- Winlaton, Gateshead has become first community to receive hydrogen blend via the public natural gas network
- 668 houses and a school are receiving the blend
- Residents continue to use their gas supply with no changes to appliances needed
The next phase of a ground-breaking green energy trial that could help Britain dramatically cut its carbon emissions and open the door to a low-carbon hydrogen economy has begun.
The HyDeploy project is blending hydrogen with natural gas on a public gas network in Winlaton, Gateshead operated by Northern Gas Networks.
Heating in the UK is currently responsible for a third of carbon emissions. Because hydrogen produces no carbon at the point of use, it is a viable alternative for heating homes and businesses to achieve the Government’s target of Net Zero carbon emissions by 2050.
HyDeploy is a £22.5m Ofgem Network Innovation Competition project delivered by a consortium, including partners Northern Gas Networks, Cadent, Progressive Energy Ltd, Keele University, HSE – Science Division and ITM Power.
The first phase of HyDeploy saw 100 homes and around 30 commercial buildings on a closed network at Keele University successfully use the hydrogen blend for a period of 18 months which ended in the spring 2021.
In a ten-month long pilot, HyDeploy is now blending up to 20% of hydrogen (by volume) for 668 homes and a primary school in Winlaton.
Customers are continuing to use their gas supply and appliances as normal, without any changes needed to gas appliances or pipework as current gas appliances are designed to operate with a blend of up to 23% hydrogen.
Winlaton resident, Biba Thompson said “There has been no difference to using our gas since the hydrogen was introduced. I am the sheltered scheme officer for some housing in the pilot area and everyone here is enthusiastic about doing their bit to reverse the effects for climate change and agrees that it’s great that our small village in the North East was chosen for such a ground-breaking pilot.”
Tim Harwood, Programme Management and H21 Project Director at Northern Gas Networks, said: “We’re delighted to have started supplying blended gas at Winlaton. The project will provide more vital evidence about the possibilities of blending hydrogen into the natural gas network across the UK, as a stepping-stone to decarbonising heat with no disruption to customers’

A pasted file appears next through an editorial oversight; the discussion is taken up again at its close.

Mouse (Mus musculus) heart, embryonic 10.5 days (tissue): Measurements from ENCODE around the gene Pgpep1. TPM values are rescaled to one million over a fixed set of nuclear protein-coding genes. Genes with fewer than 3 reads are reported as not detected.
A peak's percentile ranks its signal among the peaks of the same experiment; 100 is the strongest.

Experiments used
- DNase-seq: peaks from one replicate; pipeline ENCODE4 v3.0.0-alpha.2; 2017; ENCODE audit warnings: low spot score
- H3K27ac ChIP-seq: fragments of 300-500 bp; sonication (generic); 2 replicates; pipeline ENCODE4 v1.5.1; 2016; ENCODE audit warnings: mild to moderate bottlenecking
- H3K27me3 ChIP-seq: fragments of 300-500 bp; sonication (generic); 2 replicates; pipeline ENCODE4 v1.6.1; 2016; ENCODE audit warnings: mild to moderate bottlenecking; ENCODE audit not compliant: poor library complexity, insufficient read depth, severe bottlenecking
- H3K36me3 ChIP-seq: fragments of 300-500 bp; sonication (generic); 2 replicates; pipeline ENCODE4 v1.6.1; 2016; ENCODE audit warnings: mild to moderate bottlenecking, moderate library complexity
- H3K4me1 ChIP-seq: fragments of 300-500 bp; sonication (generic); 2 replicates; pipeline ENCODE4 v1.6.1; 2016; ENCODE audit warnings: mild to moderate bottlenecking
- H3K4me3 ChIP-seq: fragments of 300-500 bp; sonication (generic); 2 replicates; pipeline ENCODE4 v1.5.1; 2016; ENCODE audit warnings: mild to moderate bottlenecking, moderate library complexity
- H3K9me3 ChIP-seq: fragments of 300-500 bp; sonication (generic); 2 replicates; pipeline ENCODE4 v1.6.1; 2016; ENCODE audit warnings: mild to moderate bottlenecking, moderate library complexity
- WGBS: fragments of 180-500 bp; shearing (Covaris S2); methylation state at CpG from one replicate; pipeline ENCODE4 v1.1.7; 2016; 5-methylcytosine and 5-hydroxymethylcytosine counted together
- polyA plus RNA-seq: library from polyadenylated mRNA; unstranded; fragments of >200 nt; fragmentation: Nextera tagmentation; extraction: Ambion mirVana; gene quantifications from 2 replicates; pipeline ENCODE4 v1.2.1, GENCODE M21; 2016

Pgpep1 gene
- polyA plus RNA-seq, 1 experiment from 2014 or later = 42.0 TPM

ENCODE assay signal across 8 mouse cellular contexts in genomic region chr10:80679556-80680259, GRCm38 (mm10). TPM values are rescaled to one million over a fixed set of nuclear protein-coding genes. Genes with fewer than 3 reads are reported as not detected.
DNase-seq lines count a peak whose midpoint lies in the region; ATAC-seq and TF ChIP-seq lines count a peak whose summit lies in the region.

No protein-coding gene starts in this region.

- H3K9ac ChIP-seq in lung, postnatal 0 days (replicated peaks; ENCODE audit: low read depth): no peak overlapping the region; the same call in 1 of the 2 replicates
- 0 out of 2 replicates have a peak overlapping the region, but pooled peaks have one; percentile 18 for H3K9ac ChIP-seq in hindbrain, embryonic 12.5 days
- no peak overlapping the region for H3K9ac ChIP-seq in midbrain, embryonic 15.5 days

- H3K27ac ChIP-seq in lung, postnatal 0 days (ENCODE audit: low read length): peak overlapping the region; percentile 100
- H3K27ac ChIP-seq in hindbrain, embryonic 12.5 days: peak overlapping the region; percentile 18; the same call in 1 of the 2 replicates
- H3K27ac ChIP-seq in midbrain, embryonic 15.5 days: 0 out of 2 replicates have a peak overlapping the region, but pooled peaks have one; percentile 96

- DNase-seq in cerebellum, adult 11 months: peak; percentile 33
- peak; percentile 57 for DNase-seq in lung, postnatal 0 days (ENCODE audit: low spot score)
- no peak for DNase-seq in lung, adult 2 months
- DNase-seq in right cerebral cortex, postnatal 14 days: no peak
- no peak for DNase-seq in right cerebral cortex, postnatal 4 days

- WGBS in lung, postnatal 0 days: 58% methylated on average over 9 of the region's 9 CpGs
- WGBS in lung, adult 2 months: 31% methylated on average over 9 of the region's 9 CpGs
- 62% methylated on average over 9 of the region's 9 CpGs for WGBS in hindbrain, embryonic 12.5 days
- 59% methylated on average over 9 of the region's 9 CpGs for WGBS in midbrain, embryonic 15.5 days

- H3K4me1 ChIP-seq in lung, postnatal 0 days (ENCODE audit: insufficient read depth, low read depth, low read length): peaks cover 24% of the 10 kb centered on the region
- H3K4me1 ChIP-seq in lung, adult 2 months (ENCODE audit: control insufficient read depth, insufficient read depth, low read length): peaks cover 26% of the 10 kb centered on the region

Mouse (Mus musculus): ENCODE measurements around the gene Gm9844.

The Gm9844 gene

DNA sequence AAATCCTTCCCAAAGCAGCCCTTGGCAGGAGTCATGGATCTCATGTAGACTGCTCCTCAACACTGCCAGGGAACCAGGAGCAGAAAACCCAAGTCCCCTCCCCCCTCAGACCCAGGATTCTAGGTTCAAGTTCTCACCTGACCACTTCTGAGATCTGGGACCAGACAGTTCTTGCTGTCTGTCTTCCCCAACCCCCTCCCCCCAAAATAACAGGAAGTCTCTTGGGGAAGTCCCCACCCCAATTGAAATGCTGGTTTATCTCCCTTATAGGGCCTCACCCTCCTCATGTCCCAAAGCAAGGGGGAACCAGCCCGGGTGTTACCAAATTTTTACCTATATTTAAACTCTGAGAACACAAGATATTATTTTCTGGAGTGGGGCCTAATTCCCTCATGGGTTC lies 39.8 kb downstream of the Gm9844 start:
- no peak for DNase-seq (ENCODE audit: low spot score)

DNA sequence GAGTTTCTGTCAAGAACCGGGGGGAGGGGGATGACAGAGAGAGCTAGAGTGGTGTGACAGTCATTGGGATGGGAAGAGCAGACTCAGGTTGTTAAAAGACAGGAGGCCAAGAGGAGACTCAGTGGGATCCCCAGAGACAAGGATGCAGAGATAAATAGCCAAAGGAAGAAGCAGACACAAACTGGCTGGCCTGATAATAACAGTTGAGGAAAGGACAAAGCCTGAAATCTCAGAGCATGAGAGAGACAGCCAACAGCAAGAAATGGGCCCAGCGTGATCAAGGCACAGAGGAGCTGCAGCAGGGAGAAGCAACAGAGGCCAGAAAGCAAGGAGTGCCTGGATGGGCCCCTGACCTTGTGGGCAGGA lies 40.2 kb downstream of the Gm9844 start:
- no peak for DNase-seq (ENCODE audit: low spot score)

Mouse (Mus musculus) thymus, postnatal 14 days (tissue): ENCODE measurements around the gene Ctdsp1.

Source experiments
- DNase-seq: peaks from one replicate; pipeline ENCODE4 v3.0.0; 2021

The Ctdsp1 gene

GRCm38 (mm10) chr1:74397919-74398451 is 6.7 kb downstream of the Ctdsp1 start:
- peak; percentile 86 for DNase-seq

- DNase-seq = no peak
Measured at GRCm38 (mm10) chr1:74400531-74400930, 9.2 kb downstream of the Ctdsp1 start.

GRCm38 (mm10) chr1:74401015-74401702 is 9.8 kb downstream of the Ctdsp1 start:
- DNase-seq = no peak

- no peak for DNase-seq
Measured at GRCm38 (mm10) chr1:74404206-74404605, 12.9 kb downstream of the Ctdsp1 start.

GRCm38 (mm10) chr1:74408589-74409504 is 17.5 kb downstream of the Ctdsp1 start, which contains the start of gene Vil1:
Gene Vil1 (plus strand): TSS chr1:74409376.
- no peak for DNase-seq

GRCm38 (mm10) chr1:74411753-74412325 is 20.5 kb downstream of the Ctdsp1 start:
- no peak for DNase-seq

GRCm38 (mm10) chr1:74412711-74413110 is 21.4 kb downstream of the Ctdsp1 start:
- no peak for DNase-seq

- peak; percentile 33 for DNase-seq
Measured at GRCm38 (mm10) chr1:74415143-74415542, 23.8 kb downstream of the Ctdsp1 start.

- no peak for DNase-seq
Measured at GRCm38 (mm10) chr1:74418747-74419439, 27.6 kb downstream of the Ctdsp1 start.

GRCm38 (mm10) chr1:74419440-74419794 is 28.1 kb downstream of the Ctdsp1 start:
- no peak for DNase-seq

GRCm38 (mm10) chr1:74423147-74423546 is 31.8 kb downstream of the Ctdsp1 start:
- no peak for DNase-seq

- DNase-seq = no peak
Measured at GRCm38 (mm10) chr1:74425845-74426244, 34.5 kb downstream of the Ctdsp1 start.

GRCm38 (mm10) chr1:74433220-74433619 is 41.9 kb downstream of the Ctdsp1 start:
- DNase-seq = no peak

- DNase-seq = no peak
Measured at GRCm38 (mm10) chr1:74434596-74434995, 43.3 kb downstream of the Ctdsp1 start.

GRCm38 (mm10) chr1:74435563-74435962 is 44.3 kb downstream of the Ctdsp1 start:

Dr Angela Needle, Director of Strategy at Cadent said “Supplying blended hydrogen gas at Winlaton builds on the successful completion of a trial on a private gas network at Keele University. From October 2019 until March 2021 customers living in 100 homes and 30 university buildings safely received a supply of blended gas without the need to make any changes to their existing appliances.”
The HSE granted HyDeploy an exemption to the current limit of 0.1% hydrogen in the UK gas network after the project gathered extensive evidence to demonstrate the hydrogen blend will be both greener and safer than natural gas.
- Heating homes and industry accounts for nearly half of all energy use in the UK and one third of the country’s carbon emissions.
- If hydrogen were blended with natural gas across the UK at a similar level to HyDeploy, it could save around 6 million tonnes of carbon dioxide emissions every year, the equivalent of taking 2.5 million cars off the road.
- Hydrogen was a major component in ‘town gas’, gas created from coal and used widely throughout Britain before the discovery of North Sea gas in the 1960s. Up to 60% of the gas (by volume) being used by consumers was hydrogen.
- Across Europe, permitted levels of hydrogen in the gas supply vary, from 0.1% in the UK to up to 12% in parts of the Netherlands
- Blending hydrogen is a non-disruptive way to kickstart the transition to hydrogen, allowing a significant hydrogen supply to be built up whilst not requiring any changes to domestic consumers appliances or installations.